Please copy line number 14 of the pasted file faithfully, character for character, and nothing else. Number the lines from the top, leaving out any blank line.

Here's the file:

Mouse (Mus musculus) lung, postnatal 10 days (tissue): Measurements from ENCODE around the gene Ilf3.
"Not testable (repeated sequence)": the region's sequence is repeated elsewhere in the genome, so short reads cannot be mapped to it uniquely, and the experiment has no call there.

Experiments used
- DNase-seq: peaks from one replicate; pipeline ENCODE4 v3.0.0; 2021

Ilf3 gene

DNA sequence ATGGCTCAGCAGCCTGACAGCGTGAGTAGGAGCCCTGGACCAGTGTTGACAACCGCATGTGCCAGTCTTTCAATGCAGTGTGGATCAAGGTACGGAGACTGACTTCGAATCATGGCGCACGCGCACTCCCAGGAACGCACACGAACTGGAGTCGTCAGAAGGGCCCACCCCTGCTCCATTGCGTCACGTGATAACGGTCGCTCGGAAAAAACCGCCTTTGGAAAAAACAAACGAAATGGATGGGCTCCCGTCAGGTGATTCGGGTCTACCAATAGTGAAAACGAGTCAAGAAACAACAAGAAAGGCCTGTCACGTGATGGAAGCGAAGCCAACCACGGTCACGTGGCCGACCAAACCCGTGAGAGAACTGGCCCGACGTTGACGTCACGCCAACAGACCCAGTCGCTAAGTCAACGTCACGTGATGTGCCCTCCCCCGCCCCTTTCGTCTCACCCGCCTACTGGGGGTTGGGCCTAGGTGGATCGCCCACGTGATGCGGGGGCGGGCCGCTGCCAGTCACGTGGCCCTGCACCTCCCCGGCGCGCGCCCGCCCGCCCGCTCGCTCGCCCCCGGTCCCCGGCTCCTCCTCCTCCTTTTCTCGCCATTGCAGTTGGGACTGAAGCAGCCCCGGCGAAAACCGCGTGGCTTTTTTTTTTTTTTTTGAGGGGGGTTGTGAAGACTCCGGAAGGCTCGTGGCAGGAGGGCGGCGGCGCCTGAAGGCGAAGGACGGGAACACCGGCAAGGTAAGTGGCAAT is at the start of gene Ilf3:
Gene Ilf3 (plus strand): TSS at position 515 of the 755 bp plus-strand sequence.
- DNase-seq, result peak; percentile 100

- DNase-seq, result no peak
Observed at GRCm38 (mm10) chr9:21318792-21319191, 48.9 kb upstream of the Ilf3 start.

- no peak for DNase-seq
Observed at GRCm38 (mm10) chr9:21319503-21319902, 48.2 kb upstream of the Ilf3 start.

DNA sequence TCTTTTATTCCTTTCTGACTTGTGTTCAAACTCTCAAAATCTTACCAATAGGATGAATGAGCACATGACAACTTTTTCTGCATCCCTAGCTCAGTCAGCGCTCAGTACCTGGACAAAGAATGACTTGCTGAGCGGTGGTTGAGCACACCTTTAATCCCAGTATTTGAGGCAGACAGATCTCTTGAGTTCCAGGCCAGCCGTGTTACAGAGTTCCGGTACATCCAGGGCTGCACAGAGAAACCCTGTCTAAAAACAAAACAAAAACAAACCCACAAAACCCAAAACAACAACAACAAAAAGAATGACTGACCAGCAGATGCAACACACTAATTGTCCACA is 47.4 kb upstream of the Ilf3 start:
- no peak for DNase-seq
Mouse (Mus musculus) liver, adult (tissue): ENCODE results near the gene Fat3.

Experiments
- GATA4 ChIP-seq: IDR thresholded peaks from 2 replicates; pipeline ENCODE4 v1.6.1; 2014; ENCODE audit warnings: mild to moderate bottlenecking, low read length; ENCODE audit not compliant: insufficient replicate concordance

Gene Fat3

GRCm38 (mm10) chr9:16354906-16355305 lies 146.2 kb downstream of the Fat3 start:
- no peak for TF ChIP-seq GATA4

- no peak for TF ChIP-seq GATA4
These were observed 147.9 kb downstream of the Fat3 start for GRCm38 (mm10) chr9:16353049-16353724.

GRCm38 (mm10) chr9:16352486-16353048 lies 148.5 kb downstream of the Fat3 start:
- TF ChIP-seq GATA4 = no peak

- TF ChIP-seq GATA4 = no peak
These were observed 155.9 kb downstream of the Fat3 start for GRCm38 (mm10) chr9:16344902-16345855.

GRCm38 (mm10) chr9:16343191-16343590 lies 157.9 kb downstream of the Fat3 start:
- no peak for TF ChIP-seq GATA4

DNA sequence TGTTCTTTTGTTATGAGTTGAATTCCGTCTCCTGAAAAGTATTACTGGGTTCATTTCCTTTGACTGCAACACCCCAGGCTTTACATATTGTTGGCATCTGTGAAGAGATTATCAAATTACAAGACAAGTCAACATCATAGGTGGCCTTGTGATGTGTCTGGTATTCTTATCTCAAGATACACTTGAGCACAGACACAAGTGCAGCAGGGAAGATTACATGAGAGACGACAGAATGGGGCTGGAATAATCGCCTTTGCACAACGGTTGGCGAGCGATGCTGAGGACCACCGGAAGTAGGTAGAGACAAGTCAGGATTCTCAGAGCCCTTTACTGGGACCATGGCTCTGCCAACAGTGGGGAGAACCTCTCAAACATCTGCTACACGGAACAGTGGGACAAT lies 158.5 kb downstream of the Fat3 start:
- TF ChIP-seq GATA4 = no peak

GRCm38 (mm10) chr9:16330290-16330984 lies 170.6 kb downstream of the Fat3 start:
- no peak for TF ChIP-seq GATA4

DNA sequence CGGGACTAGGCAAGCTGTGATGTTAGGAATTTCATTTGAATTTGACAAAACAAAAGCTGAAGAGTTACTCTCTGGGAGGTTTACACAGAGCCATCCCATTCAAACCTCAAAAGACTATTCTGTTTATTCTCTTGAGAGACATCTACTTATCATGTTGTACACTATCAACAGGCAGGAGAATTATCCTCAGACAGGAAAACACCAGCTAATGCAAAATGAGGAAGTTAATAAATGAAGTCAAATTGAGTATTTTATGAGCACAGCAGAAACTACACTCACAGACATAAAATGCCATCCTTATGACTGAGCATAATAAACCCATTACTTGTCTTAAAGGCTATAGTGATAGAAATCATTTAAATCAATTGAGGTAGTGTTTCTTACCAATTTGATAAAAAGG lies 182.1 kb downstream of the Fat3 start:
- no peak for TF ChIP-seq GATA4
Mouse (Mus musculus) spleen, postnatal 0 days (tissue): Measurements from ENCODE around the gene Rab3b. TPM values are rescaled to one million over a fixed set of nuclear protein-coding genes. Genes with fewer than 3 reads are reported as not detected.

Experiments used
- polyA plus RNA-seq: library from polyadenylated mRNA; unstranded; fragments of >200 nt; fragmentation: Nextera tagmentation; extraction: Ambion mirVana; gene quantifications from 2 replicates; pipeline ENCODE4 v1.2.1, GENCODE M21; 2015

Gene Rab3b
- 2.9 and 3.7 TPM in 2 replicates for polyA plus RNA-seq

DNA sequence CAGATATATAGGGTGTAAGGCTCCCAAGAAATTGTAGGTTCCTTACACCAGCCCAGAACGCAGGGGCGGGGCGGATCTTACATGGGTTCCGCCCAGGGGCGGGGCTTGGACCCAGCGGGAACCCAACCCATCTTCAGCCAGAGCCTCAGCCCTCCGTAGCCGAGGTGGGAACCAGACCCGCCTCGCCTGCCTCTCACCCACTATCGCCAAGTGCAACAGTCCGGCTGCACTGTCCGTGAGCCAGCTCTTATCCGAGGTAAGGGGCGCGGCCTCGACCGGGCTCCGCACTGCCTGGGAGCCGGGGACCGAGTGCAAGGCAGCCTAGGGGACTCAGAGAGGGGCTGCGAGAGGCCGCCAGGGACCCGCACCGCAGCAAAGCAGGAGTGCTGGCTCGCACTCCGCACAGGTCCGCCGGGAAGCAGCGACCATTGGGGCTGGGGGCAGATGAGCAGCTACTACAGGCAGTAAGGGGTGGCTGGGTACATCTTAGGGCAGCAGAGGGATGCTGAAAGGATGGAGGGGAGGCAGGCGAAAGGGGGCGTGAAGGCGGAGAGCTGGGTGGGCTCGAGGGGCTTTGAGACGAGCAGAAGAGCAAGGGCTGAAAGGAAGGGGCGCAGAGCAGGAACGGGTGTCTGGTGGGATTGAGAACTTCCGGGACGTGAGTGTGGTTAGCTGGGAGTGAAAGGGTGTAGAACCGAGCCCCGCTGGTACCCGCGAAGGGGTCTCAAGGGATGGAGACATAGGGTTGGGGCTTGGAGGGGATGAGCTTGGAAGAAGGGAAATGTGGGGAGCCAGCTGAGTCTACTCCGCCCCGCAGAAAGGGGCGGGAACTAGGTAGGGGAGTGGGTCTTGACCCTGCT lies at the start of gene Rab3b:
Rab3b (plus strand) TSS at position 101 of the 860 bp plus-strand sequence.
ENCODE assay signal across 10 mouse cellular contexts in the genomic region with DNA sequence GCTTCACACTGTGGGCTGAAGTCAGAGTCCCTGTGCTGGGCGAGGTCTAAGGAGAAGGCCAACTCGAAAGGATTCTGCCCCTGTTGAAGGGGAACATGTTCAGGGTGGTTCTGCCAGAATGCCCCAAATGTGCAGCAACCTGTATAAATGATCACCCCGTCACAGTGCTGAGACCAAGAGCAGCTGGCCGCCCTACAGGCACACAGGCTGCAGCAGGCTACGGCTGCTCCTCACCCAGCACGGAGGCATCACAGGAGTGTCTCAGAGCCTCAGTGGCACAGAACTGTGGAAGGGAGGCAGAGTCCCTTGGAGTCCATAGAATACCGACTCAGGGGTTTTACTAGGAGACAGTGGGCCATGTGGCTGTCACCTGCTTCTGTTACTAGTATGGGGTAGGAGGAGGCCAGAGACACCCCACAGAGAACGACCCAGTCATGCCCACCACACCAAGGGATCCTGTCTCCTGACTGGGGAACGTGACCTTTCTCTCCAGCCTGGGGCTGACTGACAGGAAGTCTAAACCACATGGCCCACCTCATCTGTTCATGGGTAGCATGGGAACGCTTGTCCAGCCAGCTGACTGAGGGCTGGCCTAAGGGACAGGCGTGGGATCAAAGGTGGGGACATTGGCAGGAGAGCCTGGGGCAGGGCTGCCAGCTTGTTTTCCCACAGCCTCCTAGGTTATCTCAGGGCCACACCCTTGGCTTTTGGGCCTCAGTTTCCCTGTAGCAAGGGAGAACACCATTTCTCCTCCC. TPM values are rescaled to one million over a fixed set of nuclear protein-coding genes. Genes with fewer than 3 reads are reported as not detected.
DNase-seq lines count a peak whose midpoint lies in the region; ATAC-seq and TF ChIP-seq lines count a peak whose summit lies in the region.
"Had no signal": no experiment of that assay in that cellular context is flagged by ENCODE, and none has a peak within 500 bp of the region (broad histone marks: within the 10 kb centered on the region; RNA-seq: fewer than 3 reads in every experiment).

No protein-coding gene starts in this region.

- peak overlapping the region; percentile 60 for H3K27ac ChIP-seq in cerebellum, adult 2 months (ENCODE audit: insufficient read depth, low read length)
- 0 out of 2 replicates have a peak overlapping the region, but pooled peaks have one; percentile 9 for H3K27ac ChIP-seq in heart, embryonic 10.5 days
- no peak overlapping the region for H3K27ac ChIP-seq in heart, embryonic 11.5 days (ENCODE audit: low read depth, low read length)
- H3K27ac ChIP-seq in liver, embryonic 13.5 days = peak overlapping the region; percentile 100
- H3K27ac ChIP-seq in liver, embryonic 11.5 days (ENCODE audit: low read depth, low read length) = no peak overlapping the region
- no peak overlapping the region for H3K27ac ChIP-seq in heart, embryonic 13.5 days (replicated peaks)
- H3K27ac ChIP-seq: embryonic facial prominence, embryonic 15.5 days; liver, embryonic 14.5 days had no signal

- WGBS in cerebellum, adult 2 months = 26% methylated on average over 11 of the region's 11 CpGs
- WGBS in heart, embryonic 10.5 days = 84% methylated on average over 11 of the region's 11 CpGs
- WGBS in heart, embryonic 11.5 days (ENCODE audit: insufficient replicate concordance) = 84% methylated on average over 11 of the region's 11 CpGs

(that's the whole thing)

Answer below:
- no peak for DNase-seq